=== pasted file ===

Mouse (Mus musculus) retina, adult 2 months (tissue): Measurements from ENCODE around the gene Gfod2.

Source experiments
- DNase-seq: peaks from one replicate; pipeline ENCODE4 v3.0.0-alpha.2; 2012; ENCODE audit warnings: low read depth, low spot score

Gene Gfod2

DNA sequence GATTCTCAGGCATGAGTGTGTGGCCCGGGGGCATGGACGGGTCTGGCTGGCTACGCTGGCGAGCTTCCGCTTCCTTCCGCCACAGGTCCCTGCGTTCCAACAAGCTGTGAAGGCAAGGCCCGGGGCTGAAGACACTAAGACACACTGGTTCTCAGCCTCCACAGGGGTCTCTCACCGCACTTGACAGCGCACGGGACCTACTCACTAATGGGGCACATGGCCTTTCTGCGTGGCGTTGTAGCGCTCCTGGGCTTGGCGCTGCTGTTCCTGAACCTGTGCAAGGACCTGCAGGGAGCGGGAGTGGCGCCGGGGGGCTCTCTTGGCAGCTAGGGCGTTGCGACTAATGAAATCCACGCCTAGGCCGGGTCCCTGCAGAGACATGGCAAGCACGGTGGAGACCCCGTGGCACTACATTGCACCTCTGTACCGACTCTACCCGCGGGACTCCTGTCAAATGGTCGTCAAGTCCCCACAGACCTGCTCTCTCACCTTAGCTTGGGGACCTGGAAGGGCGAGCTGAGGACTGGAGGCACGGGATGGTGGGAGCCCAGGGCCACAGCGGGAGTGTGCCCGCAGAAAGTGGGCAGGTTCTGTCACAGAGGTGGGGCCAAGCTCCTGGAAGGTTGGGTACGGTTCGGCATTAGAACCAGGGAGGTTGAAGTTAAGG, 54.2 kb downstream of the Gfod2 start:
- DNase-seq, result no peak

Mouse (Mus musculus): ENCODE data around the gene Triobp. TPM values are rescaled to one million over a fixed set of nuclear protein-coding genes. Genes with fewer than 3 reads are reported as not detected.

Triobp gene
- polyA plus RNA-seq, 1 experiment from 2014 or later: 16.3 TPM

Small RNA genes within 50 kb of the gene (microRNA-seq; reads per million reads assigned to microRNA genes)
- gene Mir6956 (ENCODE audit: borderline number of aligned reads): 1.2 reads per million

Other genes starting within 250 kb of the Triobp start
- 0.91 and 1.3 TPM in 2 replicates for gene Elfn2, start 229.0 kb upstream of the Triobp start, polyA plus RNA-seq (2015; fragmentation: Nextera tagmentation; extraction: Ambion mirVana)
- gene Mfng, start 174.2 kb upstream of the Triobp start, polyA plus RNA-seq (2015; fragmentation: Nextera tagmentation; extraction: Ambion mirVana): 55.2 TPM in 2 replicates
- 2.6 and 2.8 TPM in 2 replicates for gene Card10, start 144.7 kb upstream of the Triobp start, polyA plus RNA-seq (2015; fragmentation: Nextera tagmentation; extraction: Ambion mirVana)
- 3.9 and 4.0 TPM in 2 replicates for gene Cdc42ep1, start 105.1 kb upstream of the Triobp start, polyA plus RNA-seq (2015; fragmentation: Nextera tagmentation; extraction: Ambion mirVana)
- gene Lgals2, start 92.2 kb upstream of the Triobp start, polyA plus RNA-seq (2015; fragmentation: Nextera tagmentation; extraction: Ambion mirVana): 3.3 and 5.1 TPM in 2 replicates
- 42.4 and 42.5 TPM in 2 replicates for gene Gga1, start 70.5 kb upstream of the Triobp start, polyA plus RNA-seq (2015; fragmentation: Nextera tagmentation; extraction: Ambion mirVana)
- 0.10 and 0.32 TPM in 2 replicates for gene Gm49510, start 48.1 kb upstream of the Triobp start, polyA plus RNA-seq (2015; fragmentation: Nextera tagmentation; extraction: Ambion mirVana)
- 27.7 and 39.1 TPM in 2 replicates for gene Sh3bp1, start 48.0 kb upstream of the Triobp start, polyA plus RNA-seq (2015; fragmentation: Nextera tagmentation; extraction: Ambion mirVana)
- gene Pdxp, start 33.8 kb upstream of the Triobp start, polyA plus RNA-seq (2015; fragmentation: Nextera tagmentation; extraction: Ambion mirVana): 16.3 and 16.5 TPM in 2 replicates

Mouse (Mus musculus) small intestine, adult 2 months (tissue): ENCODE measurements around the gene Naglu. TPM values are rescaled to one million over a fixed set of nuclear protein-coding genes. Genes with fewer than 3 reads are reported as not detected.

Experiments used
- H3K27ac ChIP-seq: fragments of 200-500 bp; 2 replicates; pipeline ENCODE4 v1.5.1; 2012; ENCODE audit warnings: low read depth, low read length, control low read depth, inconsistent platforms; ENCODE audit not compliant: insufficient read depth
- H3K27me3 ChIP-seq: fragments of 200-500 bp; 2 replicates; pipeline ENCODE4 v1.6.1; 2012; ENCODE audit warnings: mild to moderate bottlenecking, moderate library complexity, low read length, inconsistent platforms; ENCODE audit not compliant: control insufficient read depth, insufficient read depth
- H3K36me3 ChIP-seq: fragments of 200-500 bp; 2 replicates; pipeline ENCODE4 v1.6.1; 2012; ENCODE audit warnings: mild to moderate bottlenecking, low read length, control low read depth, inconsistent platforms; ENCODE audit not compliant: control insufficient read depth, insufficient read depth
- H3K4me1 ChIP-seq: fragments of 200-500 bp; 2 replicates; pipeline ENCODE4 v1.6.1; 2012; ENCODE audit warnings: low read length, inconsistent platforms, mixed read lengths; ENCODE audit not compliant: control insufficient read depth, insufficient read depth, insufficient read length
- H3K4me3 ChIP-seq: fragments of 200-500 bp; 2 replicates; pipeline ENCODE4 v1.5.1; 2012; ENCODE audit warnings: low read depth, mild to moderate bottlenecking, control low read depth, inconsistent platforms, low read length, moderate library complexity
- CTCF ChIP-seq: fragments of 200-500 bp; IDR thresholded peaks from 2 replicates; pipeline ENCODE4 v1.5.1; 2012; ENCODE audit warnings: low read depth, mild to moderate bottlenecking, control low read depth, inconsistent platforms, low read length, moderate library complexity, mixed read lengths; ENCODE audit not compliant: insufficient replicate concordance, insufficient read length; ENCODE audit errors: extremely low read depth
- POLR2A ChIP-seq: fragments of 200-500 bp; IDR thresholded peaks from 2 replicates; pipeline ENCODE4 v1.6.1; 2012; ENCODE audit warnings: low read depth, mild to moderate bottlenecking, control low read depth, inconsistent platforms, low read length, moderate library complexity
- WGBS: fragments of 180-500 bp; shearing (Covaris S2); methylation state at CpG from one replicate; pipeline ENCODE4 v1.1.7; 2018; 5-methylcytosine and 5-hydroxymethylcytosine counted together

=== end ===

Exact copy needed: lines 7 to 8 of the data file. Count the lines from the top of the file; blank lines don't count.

Mouse (Mus musculus): ENCODE data around the gene Triobp. TPM values are rescaled to one million over a fixed set of nuclear protein-coding genes. Genes with fewer than 3 reads are reported as not detected.

Triobp gene